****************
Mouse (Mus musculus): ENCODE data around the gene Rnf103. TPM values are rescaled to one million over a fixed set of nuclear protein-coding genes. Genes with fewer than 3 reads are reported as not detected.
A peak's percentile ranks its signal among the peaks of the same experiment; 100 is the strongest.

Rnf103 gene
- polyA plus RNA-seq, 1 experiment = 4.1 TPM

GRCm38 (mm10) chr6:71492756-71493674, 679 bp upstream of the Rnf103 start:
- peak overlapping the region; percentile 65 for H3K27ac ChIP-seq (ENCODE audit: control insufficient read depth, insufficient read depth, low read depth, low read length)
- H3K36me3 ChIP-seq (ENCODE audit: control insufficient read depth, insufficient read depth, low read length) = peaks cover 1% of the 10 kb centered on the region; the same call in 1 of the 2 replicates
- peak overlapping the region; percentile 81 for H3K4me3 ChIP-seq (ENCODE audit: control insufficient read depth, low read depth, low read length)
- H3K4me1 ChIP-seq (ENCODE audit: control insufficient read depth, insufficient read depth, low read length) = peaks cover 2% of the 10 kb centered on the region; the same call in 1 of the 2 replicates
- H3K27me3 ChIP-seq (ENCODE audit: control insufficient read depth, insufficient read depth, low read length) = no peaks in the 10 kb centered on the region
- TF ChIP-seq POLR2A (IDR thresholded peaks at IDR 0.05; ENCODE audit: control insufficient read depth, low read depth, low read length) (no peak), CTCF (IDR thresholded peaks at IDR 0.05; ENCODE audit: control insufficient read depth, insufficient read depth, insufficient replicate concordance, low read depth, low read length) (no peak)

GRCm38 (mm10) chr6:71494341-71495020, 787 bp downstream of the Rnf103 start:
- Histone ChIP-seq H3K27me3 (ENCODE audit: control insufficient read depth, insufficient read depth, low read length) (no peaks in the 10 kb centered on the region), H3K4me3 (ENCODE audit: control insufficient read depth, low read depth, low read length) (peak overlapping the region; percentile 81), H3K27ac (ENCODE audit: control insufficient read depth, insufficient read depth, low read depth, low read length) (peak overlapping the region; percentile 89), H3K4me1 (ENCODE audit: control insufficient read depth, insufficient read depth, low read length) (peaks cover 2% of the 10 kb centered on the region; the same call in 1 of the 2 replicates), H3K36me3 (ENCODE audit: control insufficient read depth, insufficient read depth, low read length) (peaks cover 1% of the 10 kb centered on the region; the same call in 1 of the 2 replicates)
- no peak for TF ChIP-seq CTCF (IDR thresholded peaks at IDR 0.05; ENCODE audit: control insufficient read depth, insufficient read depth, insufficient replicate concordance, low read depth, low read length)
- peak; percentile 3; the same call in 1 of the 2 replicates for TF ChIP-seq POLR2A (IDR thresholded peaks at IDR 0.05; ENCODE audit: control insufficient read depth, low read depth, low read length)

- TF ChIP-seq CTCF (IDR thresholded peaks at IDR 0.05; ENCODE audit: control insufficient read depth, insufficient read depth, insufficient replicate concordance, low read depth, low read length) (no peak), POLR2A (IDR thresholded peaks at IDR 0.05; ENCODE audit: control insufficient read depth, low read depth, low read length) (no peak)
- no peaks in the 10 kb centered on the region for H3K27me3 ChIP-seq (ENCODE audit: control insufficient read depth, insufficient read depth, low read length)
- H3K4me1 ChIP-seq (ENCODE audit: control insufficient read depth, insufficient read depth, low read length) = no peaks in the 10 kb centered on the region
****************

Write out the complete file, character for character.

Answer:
Mouse (Mus musculus): ENCODE data around the gene Rnf103. TPM values are rescaled to one million over a fixed set of nuclear protein-coding genes. Genes with fewer than 3 reads are reported as not detected.
A peak's percentile ranks its signal among the peaks of the same experiment; 100 is the strongest.

Rnf103 gene
- polyA plus RNA-seq, 1 experiment = 4.1 TPM

GRCm38 (mm10) chr6:71492756-71493674, 679 bp upstream of the Rnf103 start:
- peak overlapping the region; percentile 65 for H3K27ac ChIP-seq (ENCODE audit: control insufficient read depth, insufficient read depth, low read depth, low read length)
- H3K36me3 ChIP-seq (ENCODE audit: control insufficient read depth, insufficient read depth, low read length) = peaks cover 1% of the 10 kb centered on the region; the same call in 1 of the 2 replicates
- peak overlapping the region; percentile 81 for H3K4me3 ChIP-seq (ENCODE audit: control insufficient read depth, low read depth, low read length)
- H3K4me1 ChIP-seq (ENCODE audit: control insufficient read depth, insufficient read depth, low read length) = peaks cover 2% of the 10 kb centered on the region; the same call in 1 of the 2 replicates
- H3K27me3 ChIP-seq (ENCODE audit: control insufficient read depth, insufficient read depth, low read length) = no peaks in the 10 kb centered on the region
- TF ChIP-seq POLR2A (IDR thresholded peaks at IDR 0.05; ENCODE audit: control insufficient read depth, low read depth, low read length) (no peak), CTCF (IDR thresholded peaks at IDR 0.05; ENCODE audit: control insufficient read depth, insufficient read depth, insufficient replicate concordance, low read depth, low read length) (no peak)

GRCm38 (mm10) chr6:71494341-71495020, 787 bp downstream of the Rnf103 start:
- Histone ChIP-seq H3K27me3 (ENCODE audit: control insufficient read depth, insufficient read depth, low read length) (no peaks in the 10 kb centered on the region), H3K4me3 (ENCODE audit: control insufficient read depth, low read depth, low read length) (peak overlapping the region; percentile 81), H3K27ac (ENCODE audit: control insufficient read depth, insufficient read depth, low read depth, low read length) (peak overlapping the region; percentile 89), H3K4me1 (ENCODE audit: control insufficient read depth, insufficient read depth, low read length) (peaks cover 2% of the 10 kb centered on the region; the same call in 1 of the 2 replicates), H3K36me3 (ENCODE audit: control insufficient read depth, insufficient read depth, low read length) (peaks cover 1% of the 10 kb centered on the region; the same call in 1 of the 2 replicates)
- no peak for TF ChIP-seq CTCF (IDR thresholded peaks at IDR 0.05; ENCODE audit: control insufficient read depth, insufficient read depth, insufficient replicate concordance, low read depth, low read length)
- peak; percentile 3; the same call in 1 of the 2 replicates for TF ChIP-seq POLR2A (IDR thresholded peaks at IDR 0.05; ENCODE audit: control insufficient read depth, low read depth, low read length)

- TF ChIP-seq CTCF (IDR thresholded peaks at IDR 0.05; ENCODE audit: control insufficient read depth, insufficient read depth, insufficient replicate concordance, low read depth, low read length) (no peak), POLR2A (IDR thresholded peaks at IDR 0.05; ENCODE audit: control insufficient read depth, low read depth, low read length) (no peak)
- no peaks in the 10 kb centered on the region for H3K27me3 ChIP-seq (ENCODE audit: control insufficient read depth, insufficient read depth, low read length)
- H3K4me1 ChIP-seq (ENCODE audit: control insufficient read depth, insufficient read depth, low read length) = no peaks in the 10 kb centered on the region